Jack Cowan’s nephew was a great sportsman, and in particular a keen kayaker to a high standard. To be competitive in that sport you need excellent equipment and after saving for many months he purchased a top-of-the-range kayak made from the latest composite material. Sadly on his first time out on the Tweed he experienced a whitewater broach and the craft was holed. Repair with a small sheet of the same material was possible but a strong adhesive was needed to affix it. It was at this point that his Uncle Jack suggested doing the repair himself using the industrial adhesive used in the labelling behemoth “The Mule”. So Jack made the repair, making extensive use of benzene to remove surplus glue from the craft. The only problem now was to deliver it back to his nephew’s boat club as young Rab Cowan himself was away competing in a borrowed craft in Lichtenstein.

 

This was many years ago and Jack owned a Morris Minor car. For those of you who are unfamiliar with it, imagine Shakespeare putting the finishing touches to Hamlet, thoughtfully sucking on his quill while looking out of the window of a typical half-timbered black-and white Tudor house. Now direct your attention to the driveway; what sort of car would Will have parked there ? The mighty Morris Minor, tiny, box-like, and also half-timbered, was later to become an ironic design classic but in those days was simply an affordable way of getting from Arbroath to Bon Accord. Road safety was also in a primitive stage of development then, so Jack simply strapped the kayak lengthways onto the roof rack of the car, with a foot and a half overhang at bow and stern, and set off.

 

So far the facts of the case are common knowledge, but for what happened on that fateful journey we must rely on the sole testimony of a lone rambler called (I seem to recall) Mr. R. Clarke, whose eyewitness account appeared in the local newspapers. Both the other potential witnesses to the tragedy did not live to tell the tale.

 

The road Jack was travelling on at one point ran steeply straight downhill to a hump-back bridge crossing a small swiftly flowing Lowland stream, normally black with peat and cold as ice. It seems at the top of the hill Jack noticed the kayak had come a little loose from its moorings and to fix this he took the fateful decision to clamber up onto the roof of the car and sit in the vessel the better to tighten the binding. The inevitable happened – the car’s handbrake slipped and it set off downhill at gathering speed with Jack a-top unable to influence its progress. So far so bad, but fate had another trick to play. Half-way down the hill a stray cow from an award-winning herd of Highland Cattle was apparently startled by the sight of a large Scotsman riding a kayak/car combo (and who can blame it ?) and it stampeded across the road immediately in front of the car. The impact was considerable and  brought both car and cow to an immediate halt. The cow was killed instantly (and was later served up to great acclaim at the Peebles Tartan Bar and Grill, in addition to furnishing several juicy dinners for members of the rescue services over the next several weeks – and who would begrudge them that ? Not I !)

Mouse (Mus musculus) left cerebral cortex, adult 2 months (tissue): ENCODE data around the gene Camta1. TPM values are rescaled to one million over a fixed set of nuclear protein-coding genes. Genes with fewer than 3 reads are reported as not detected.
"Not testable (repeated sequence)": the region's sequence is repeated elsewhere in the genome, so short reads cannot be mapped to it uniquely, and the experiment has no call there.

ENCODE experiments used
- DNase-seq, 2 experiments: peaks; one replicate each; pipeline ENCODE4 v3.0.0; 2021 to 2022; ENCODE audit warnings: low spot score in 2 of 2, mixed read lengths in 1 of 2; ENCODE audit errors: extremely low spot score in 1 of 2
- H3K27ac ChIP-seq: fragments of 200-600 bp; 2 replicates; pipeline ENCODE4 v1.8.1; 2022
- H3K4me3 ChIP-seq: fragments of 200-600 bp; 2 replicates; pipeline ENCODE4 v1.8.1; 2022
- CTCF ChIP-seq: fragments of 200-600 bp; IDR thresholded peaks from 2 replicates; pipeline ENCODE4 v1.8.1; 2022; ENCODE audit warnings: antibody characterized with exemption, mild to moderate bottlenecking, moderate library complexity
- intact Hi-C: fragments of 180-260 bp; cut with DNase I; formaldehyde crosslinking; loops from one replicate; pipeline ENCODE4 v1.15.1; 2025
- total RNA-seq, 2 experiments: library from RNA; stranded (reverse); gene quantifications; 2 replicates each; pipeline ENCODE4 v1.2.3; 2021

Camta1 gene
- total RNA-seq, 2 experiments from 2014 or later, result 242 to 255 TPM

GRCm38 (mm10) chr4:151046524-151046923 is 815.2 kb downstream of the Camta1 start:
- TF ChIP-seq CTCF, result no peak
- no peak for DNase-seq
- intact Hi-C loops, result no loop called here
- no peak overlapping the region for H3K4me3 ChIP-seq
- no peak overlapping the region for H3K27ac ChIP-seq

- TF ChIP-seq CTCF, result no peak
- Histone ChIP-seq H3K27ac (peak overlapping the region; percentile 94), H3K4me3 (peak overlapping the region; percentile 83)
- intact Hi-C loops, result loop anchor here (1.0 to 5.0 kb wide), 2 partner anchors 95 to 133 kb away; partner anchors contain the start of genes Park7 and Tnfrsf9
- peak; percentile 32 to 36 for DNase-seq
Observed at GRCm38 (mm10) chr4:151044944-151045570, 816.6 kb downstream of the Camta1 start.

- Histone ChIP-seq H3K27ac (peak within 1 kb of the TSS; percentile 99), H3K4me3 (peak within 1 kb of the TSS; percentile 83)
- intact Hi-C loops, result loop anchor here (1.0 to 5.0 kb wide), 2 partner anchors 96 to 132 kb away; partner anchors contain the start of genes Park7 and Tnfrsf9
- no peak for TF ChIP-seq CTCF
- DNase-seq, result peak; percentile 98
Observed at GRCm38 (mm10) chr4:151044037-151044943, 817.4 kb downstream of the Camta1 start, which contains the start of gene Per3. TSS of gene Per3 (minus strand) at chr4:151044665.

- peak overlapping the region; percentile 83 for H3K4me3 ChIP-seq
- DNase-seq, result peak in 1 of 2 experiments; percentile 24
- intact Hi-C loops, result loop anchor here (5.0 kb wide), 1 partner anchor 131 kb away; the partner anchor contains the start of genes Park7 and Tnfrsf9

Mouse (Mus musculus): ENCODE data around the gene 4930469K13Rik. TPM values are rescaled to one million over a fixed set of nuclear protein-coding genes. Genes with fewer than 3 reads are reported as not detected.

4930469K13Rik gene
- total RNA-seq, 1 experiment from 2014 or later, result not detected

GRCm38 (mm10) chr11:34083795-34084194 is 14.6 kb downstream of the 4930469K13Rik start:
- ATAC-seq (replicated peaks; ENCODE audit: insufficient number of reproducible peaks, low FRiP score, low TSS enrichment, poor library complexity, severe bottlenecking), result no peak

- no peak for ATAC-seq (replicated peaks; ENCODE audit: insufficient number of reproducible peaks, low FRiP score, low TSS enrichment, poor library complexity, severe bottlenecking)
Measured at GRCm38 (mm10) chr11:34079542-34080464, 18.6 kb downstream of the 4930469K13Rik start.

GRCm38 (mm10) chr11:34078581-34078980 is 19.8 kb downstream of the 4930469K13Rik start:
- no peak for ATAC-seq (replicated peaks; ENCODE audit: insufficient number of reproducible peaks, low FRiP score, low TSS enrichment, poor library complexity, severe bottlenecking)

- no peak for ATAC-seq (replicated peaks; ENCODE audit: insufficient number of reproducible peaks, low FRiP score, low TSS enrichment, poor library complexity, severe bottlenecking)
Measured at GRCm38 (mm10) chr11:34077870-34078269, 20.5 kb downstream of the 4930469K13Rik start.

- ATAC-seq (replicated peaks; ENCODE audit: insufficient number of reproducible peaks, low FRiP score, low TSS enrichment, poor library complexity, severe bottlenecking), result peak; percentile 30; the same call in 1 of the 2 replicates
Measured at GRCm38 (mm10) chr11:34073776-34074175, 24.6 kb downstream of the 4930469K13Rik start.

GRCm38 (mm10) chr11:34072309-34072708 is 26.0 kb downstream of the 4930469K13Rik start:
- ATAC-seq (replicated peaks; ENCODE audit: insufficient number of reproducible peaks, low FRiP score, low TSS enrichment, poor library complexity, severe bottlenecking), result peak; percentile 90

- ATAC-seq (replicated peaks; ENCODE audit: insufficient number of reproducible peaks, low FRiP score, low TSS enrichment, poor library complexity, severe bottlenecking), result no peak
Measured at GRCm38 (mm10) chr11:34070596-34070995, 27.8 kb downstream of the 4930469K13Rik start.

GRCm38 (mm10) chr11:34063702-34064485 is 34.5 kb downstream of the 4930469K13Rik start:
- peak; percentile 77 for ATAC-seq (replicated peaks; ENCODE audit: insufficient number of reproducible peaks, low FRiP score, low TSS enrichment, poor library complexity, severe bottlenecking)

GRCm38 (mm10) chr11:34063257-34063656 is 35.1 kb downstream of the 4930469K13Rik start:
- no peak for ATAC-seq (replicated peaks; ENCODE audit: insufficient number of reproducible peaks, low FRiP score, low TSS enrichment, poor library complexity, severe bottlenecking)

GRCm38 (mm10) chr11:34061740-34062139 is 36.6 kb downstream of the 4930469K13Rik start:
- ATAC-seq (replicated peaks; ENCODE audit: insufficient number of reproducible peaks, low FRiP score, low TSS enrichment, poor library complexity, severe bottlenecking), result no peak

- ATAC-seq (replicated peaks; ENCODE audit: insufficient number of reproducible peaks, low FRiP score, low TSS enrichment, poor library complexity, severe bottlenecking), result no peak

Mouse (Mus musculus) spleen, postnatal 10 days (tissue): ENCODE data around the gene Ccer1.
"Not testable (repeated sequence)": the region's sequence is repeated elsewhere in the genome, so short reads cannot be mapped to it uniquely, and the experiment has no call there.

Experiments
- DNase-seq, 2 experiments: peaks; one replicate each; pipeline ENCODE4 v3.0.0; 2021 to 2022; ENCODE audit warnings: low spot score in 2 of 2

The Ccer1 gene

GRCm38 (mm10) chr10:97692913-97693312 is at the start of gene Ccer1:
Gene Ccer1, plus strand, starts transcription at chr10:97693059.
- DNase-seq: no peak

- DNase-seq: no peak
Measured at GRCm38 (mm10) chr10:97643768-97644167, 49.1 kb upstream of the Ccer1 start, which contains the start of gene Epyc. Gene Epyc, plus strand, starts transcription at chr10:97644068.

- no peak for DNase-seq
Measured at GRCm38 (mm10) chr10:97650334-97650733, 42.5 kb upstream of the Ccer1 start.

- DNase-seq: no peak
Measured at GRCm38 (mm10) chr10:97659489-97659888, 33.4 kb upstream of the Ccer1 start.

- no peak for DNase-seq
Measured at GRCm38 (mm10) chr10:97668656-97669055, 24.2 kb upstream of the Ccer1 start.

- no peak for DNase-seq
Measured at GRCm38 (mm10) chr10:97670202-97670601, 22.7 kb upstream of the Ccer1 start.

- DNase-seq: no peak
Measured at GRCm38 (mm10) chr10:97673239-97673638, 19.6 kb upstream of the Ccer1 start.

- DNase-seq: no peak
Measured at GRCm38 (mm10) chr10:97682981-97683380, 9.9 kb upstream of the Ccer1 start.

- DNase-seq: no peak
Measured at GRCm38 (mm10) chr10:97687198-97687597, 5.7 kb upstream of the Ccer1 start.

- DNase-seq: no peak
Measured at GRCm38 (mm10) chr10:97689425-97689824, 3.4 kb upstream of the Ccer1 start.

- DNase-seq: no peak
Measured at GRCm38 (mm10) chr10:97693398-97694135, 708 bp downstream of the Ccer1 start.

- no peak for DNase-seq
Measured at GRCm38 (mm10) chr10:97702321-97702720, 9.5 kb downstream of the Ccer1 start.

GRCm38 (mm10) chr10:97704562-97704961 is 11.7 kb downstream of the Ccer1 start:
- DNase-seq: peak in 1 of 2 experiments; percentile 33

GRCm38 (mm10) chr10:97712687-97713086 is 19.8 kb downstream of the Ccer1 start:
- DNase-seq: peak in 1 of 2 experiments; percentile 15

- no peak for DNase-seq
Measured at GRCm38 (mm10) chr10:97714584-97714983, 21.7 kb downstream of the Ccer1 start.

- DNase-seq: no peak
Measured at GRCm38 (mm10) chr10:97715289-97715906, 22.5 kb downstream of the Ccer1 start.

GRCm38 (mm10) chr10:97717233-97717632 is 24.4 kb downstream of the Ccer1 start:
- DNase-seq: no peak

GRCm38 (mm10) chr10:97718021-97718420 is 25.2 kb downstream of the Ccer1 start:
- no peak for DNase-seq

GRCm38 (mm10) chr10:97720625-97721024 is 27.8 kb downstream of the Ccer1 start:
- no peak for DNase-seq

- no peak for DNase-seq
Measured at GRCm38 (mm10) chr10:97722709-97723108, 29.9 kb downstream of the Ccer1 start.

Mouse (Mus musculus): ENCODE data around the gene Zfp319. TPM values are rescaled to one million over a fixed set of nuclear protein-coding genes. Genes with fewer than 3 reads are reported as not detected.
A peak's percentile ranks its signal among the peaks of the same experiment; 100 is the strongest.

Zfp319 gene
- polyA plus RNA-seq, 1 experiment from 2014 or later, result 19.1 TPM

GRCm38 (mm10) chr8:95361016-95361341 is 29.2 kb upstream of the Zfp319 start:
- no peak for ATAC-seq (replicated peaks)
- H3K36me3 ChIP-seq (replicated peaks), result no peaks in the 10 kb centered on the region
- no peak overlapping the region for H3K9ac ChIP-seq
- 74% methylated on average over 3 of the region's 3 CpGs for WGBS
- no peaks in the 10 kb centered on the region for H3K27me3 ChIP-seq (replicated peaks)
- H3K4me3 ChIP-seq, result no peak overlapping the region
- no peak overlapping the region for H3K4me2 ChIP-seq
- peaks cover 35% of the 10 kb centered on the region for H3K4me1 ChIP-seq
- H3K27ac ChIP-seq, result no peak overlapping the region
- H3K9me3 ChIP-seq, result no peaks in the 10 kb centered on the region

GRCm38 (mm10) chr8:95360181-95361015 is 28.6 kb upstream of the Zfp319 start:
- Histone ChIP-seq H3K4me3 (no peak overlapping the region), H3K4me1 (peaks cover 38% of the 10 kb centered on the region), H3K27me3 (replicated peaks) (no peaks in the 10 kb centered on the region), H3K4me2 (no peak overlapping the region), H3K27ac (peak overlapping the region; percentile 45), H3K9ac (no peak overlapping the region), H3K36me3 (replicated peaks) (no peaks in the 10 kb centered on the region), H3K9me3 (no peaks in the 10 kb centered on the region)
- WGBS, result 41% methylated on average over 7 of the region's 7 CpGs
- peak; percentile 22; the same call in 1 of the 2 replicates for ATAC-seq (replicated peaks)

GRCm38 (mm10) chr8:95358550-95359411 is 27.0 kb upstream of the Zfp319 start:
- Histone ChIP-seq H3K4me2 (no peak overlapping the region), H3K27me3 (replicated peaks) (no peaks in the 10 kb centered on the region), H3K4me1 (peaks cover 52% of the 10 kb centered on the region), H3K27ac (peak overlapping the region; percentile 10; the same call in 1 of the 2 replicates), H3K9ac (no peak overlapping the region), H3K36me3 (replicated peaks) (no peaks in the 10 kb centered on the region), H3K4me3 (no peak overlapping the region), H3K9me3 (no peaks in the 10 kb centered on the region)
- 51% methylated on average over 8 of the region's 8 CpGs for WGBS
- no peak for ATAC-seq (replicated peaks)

But, back to Jack. The momentum of the car had been stopped so suddenly that the kayak sprang forward, snapped all its retaining straps, flew over the cow’s carcase, hit the road, and continued downhill under its own power with Jack sitting helplessly in it – his liberal dousing of the hull with benzene had apparently resulted in excellent lubrication between composite and tarmac and the speed increased ever more. Showing excellent presence of mind, Jack grabbed the paddle stowed inside the boat and began to use it to try to control the direction and speed of his descent, scraping it along the road when necessary to turn the craft. This seemed successful for a while. His last problem was the hump-back bridge – it was unclear if the kayak would become airborne as it went over and a damaging crash might result on the other side. It seems Jack conceived a brilliant plan. At the last minute, before he reached the bridge, he slammed the paddle onto the road surface and managed to turn the craft sharply sideways. It slipped smoothly off the road, over the grass verge, across some gravel, and down into the river the bridge was designed to cross.

 

Jack clearly planned to have the water cushion his descent and halt his progress. Sadly it was the hottest Summer in living memory, the river was dry, and Jack met his end on boulders which normally would have been six foot under water. Was Jack, then, the first victim of Global Warming ? We shall never know.

 

Happy Days,

 

Many thanks,

 

Ted Woodley

 

 

 

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Many Thanks, Ted Woodley